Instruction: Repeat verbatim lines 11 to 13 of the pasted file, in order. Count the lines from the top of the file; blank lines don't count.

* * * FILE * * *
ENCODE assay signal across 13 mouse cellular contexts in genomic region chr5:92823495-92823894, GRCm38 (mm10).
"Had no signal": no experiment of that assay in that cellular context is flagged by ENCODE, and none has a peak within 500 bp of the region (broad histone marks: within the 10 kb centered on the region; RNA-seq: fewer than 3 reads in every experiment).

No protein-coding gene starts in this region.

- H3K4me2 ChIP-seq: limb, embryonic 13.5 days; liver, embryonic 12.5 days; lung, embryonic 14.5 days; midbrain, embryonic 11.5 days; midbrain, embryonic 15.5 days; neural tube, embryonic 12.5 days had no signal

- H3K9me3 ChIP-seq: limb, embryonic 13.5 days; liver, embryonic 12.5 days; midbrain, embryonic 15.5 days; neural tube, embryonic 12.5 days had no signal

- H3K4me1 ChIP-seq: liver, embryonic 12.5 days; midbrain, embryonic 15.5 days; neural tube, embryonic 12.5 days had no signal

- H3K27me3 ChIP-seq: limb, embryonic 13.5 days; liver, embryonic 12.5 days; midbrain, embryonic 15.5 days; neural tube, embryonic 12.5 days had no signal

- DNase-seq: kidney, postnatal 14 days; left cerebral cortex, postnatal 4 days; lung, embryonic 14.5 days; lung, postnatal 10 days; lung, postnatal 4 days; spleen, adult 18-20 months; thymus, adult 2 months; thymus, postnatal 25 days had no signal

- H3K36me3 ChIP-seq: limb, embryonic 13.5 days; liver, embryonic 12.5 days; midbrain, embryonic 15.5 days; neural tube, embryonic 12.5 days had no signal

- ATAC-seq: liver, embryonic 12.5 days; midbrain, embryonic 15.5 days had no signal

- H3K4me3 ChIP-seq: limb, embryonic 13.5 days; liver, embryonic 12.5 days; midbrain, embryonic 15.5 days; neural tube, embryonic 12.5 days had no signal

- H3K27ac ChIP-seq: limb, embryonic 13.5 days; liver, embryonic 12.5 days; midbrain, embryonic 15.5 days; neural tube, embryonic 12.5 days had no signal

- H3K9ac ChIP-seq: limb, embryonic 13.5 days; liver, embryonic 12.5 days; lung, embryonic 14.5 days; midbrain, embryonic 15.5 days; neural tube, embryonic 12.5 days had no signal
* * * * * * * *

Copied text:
- H3K4me3 ChIP-seq: limb, embryonic 13.5 days; liver, embryonic 12.5 days; midbrain, embryonic 15.5 days; neural tube, embryonic 12.5 days had no signal

- H3K27ac ChIP-seq: limb, embryonic 13.5 days; liver, embryonic 12.5 days; midbrain, embryonic 15.5 days; neural tube, embryonic 12.5 days had no signal

- H3K9ac ChIP-seq: limb, embryonic 13.5 days; liver, embryonic 12.5 days; lung, embryonic 14.5 days; midbrain, embryonic 15.5 days; neural tube, embryonic 12.5 days had no signal